Third, dating in a 12 step group often means that you are both committed to personal growth. In order to stay sober and have healthy relationships, you have to be constantly working on yourself. This can be a great foundation for a healthy relationship.
Fourth, there is the added bonus of community. When you date someone in a 12 step group, you automatically become part of their community. You have people who are rooting for you and want to see you succeed. This type of support can be really helpful in a relationship.
Fifth, you both know how to do the work. If something is wrong with your relationship or it feels like there’s a block between you and your partner, then most likely one of two things has happened: either someone isn’t sharing their feelings honestly or there’s some sort of addiction (such as sex/pornography addiction) going on. If you both know how to do the work, then you can get past these types of relationship problems quickly and easily before they take over your lives.
Sixth, dating in a 12 step group is often associated with safety and security because there’s always someone around who knows where you are (and that goes for people who aren’t your significant other as well).
Seventh, you’ll automatically know what to do if either of you slips and has a drink or uses drugs. You can call each other and support one another without having to retrace the steps on how to get through it. Someone always knows exactly where both of you are in terms of sobriety.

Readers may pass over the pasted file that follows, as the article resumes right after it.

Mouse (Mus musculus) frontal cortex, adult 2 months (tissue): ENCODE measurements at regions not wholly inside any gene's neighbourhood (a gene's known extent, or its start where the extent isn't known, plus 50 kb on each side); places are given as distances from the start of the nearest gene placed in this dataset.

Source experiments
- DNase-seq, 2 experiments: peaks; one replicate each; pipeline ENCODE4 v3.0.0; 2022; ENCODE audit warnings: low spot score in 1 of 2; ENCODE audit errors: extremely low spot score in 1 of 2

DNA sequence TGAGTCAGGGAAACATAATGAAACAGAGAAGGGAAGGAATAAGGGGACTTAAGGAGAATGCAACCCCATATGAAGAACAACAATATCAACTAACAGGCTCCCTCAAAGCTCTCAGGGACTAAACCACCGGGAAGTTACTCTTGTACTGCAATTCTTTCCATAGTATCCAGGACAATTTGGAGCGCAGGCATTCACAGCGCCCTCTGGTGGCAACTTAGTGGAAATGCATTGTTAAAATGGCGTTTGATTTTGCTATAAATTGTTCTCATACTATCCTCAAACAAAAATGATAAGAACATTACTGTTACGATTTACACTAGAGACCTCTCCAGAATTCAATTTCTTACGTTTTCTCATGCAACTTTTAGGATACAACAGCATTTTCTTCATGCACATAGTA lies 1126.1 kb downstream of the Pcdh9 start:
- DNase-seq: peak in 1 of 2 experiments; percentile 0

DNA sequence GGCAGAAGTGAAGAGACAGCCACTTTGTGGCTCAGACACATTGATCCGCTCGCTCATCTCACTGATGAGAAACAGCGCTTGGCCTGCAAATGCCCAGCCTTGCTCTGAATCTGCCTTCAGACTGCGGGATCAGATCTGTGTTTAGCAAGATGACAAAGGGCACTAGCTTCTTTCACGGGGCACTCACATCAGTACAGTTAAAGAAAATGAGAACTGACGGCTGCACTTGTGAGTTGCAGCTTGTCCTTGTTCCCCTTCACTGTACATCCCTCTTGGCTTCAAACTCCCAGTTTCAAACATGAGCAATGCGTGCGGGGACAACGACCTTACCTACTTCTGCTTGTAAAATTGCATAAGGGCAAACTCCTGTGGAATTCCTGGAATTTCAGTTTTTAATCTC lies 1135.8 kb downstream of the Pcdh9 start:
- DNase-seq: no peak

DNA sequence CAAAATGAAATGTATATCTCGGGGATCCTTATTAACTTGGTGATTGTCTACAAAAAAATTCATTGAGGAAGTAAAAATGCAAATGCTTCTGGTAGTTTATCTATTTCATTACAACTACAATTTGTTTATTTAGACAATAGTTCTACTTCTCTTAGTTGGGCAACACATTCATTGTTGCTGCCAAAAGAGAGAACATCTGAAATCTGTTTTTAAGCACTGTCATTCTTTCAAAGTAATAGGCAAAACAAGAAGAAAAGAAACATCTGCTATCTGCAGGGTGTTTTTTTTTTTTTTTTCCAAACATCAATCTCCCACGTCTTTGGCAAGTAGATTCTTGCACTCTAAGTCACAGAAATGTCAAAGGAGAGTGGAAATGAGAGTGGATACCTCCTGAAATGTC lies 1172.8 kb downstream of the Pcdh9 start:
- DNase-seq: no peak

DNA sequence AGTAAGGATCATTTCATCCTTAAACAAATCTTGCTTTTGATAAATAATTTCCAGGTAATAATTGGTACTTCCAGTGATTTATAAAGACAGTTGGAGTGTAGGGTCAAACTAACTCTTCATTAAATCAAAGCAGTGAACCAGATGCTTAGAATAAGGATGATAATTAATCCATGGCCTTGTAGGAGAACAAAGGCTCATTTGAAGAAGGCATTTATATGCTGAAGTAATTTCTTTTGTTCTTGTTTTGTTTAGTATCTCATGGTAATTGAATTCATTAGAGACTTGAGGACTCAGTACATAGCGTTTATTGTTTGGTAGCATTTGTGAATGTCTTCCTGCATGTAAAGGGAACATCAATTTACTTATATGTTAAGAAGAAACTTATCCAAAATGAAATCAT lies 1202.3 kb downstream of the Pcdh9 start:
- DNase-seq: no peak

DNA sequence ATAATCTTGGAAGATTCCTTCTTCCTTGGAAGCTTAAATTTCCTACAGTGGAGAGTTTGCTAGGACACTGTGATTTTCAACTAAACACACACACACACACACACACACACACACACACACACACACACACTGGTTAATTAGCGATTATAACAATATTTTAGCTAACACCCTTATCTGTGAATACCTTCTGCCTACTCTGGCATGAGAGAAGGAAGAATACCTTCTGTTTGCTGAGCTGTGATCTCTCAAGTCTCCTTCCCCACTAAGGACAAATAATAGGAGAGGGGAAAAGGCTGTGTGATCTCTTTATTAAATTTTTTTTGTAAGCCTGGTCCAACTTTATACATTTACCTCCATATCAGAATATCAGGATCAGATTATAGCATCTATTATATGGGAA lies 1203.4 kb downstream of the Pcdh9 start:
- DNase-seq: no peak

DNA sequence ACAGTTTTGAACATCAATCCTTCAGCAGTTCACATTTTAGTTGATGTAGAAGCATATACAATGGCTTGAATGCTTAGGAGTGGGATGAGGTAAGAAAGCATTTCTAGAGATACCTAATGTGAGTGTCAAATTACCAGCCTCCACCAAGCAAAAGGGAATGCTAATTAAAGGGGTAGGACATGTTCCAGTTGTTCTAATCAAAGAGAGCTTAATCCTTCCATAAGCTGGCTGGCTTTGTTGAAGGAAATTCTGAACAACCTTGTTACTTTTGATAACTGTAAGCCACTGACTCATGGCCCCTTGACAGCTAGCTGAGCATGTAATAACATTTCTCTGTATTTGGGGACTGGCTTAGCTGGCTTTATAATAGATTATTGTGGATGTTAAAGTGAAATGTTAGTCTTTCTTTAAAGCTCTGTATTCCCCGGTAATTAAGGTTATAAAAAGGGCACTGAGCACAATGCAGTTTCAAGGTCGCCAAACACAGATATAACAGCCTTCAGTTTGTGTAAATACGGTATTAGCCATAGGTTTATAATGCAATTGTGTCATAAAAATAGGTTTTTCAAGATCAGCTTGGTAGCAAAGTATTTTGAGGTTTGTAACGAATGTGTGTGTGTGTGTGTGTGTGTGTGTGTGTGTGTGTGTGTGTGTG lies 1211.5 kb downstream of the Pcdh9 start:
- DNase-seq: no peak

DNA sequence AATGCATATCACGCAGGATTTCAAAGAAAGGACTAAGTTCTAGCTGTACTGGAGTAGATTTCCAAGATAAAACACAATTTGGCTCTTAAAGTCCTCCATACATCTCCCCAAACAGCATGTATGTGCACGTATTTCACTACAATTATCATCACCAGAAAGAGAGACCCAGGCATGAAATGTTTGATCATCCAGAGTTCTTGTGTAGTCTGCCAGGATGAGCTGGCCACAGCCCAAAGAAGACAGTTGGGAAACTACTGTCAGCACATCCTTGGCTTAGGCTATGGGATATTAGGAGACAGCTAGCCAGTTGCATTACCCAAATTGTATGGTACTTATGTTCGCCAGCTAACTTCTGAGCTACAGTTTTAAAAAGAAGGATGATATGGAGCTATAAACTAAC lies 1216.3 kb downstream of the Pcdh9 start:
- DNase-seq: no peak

Eighth, there are usually no surprises. When you date someone in a 12 step group, you pretty much know what to expect. They’re not going to suddenly start drinking again or using drugs and they’re also not going to cheat on you or become emotionally unavailable.
Ninth, because people in 12 step groups are open about their feelings, you’ll be less likely to wonder what’s going on with your significant other. They’re not the type of people who are afraid to say exactly how they feel in any given moment.
Tenth, dating someone in a 12 step group can actually strengthen your relationship because you both know how hard it is and have a lot of respect for each other because of it.
Eleventh, if you’re dating someone in a 12 step group and they relapse, you have the support of an entire community to help you through it.
Lastly, when you date someone in a 12 step group, there’s always the chance that your relationship will turn into something more. It happens all the time!
So, should you date someone in a 12 step group? The answer is: it depends. If you’re looking for something casual or just want to find someone to share your sober journey with, then dating in a 12 step group can be a great way to do that. However, if you’re looking for a real relationship then it may be more complicated.
The best thing to do is talk to your sponsor or other people in the program about it and get their advice.
Dating in a 12 step group can be great, but it’s important to remember that there are also some cons. So, before you start dating someone in the program, make sure you weigh the pros and cons and decide if it’s the right decision for you.